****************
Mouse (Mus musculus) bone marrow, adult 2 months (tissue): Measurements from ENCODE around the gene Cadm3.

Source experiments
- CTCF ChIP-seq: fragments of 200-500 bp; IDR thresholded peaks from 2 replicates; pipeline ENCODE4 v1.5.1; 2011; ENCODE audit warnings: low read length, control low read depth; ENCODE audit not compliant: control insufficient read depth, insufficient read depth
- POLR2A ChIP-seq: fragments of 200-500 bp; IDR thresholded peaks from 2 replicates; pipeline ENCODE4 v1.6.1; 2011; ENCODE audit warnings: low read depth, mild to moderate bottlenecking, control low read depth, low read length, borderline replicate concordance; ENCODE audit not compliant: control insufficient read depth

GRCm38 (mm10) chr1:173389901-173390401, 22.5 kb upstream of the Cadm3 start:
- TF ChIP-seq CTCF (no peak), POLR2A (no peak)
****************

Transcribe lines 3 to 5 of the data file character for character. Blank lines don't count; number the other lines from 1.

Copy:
- CTCF ChIP-seq: fragments of 200-500 bp; IDR thresholded peaks from 2 replicates; pipeline ENCODE4 v1.5.1; 2011; ENCODE audit warnings: low read length, control low read depth; ENCODE audit not compliant: control insufficient read depth, insufficient read depth
- POLR2A ChIP-seq: fragments of 200-500 bp; IDR thresholded peaks from 2 replicates; pipeline ENCODE4 v1.6.1; 2011; ENCODE audit warnings: low read depth, mild to moderate bottlenecking, control low read depth, low read length, borderline replicate concordance; ENCODE audit not compliant: control insufficient read depth

GRCm38 (mm10) chr1:173389901-173390401, 22.5 kb upstream of the Cadm3 start: